Using natural materials to create Anglo-Saxon artwork
One of the benefits of entering the second year of Forest School is the ability to learn from last year's experiences. I remembered being slow off the mark with elderberries for an Andy Goldsworthy-inspired afternoon, so I knew I had to get foraging in the early weeks of September. If there's a bustle in your hedgerow, don't be alarmed now... it's probably Mr Clements or Mrs Huggett foraging for those perfectly ripe purple clusters, cramming shopping bags and panniers to bursting point.
Depending on the weather conditions, Years 5 and 6 have either taken part in some reconstructive archaeology, improvising with wooden tools and cloth to extract the elderberry juice, and to store it safely, to use later as a sort of ink or paint. They've also whittled nibs/pens from elder and apple branches: interestingly, the soft pith in the centre of the elder absorbs the juice, like a prototype felt-tip pen.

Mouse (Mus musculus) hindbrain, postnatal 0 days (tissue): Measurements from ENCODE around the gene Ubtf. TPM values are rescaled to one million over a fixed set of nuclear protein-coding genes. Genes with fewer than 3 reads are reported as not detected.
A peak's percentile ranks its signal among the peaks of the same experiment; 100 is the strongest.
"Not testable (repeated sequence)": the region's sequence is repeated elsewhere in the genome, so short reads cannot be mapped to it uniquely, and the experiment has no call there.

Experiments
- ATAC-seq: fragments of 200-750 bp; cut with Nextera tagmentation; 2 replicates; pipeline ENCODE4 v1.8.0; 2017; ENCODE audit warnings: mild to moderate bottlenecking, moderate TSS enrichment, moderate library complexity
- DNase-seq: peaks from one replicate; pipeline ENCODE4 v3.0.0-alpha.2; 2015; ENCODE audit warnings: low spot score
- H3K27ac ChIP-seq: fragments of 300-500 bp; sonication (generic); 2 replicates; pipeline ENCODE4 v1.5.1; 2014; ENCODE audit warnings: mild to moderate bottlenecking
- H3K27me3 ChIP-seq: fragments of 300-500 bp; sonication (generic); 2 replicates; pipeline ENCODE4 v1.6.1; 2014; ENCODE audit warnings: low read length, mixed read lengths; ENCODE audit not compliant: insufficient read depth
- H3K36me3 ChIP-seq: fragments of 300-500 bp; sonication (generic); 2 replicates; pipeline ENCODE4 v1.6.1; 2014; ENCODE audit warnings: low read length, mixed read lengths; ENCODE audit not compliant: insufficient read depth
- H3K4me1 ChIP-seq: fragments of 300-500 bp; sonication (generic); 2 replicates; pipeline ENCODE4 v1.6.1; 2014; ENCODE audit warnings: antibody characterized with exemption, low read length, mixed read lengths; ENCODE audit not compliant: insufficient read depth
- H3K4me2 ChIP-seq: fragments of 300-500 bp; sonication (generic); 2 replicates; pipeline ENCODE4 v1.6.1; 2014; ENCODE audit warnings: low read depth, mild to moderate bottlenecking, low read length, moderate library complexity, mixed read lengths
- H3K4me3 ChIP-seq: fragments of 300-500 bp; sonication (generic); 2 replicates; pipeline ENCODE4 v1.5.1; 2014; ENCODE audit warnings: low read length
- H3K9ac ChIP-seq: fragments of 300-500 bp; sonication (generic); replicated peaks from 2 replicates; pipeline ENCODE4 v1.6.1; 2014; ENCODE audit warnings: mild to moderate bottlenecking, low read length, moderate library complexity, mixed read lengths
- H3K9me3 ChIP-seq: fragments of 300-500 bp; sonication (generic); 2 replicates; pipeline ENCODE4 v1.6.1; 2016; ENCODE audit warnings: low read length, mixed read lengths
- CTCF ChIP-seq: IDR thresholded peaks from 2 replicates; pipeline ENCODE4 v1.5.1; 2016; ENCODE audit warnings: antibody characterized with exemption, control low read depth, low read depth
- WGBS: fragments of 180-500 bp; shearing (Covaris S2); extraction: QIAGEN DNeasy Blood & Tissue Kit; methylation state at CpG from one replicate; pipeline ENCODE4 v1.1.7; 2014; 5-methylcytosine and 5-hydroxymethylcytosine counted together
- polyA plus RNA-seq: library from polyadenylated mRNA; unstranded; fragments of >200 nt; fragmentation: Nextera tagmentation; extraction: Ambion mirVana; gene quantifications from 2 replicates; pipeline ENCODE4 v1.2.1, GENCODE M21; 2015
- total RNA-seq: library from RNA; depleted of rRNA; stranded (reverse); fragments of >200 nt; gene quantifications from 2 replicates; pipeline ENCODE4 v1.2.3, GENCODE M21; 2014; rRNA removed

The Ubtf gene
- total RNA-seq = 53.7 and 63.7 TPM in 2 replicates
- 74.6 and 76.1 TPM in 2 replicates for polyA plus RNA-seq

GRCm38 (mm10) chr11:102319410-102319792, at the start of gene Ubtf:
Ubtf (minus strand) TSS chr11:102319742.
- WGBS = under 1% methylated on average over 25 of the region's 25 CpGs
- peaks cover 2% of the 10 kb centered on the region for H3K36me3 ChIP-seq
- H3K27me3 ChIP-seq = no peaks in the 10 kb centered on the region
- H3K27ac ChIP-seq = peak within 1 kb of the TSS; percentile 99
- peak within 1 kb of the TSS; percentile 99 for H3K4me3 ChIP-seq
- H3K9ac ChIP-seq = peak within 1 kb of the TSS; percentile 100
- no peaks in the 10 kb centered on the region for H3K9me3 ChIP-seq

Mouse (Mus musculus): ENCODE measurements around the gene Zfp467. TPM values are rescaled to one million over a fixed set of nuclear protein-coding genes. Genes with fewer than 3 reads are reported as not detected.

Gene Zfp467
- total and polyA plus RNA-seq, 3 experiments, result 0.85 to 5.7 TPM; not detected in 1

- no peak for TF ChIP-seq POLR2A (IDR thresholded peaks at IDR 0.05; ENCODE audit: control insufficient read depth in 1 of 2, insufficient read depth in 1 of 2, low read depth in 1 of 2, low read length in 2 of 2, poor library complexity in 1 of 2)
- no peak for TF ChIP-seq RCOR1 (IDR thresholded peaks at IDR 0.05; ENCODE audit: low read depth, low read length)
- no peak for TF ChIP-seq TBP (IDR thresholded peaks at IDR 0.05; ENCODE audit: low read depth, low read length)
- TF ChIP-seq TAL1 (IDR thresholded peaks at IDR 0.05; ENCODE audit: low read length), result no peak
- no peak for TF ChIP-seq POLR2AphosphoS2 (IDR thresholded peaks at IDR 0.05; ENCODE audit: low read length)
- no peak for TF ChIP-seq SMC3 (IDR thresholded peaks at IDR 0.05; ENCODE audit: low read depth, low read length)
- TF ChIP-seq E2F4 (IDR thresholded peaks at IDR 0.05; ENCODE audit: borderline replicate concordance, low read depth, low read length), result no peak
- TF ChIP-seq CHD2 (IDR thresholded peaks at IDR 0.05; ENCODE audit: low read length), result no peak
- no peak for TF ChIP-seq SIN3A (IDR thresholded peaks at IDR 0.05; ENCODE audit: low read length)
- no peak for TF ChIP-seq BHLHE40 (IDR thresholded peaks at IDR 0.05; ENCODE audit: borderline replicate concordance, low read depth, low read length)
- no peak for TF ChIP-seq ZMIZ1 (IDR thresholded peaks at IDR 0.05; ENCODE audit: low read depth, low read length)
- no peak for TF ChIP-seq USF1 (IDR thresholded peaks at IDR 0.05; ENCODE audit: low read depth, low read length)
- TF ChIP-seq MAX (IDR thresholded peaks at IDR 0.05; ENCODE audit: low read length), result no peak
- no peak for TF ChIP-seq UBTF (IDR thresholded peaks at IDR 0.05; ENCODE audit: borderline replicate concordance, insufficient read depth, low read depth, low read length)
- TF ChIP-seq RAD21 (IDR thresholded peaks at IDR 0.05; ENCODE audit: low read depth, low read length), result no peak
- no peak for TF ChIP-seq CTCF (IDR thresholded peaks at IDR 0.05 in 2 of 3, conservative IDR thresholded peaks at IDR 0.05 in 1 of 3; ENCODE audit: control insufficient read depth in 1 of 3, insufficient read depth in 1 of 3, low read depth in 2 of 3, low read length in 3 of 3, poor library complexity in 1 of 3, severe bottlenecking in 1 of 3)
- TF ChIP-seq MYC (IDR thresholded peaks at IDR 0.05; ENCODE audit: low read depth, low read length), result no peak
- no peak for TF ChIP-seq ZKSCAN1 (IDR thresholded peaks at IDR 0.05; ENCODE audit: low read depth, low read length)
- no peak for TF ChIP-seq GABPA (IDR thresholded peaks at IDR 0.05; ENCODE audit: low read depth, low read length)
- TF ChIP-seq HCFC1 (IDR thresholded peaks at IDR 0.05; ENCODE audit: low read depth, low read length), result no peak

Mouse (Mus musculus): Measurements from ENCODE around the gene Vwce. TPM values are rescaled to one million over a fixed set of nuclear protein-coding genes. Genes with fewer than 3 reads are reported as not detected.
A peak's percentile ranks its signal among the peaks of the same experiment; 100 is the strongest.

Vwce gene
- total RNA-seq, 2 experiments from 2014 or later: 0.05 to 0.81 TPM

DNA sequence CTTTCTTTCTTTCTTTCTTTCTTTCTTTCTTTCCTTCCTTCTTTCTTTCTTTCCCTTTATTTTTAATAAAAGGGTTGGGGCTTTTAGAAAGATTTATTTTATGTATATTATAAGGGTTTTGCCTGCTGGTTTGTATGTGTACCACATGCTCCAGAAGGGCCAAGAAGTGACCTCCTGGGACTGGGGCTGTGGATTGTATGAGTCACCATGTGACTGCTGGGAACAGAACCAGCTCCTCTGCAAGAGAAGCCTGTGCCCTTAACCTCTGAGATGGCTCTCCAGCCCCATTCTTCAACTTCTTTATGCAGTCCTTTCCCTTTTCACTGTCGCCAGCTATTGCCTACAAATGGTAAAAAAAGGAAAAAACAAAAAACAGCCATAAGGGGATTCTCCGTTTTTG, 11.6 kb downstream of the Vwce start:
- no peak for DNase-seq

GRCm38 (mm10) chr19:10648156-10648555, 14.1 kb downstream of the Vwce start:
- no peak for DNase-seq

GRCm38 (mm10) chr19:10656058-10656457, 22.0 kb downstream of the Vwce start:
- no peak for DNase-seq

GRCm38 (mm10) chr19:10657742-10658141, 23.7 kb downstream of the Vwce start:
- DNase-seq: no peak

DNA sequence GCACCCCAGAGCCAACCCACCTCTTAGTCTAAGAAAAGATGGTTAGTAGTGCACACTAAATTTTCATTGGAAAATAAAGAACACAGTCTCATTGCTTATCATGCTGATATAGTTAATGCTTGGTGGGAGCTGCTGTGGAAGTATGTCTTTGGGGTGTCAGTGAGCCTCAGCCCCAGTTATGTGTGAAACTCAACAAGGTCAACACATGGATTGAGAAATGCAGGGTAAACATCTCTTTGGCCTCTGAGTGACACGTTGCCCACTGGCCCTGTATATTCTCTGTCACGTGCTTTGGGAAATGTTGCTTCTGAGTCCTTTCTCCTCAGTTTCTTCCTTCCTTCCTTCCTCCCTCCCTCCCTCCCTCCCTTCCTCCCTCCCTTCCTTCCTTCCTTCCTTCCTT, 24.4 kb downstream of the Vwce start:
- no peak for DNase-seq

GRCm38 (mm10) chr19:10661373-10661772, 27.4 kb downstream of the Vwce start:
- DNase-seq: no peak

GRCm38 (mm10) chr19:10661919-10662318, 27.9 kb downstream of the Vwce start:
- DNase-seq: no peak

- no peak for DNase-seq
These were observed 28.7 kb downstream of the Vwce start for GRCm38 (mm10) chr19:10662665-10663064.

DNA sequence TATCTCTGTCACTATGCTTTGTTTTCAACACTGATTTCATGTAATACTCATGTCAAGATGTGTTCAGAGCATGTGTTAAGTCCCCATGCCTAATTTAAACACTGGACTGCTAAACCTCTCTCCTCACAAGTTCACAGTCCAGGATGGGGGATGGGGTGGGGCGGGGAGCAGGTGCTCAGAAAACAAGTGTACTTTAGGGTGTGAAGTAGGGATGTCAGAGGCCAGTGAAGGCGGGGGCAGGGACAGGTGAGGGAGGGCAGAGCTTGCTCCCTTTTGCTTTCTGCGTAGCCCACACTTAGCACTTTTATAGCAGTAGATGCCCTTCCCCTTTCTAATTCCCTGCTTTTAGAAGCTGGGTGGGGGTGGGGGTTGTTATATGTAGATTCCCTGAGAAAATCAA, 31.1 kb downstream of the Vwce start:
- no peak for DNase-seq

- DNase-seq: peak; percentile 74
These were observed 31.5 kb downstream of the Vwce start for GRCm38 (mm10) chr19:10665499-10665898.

The sun shone on 5P on Thursday, long enough for them to put branch and juice to canvas. With photographs of a range of Anglo-Saxon and Viking artefacts as stimuli, they produced some high quality work.
If you've not been already, I'd encourage you to visit the Birmingham Museum and Art Gallery to check out the new Staffordshire Hoard gallery to get close to some incredible Anglo-Saxon metalwork.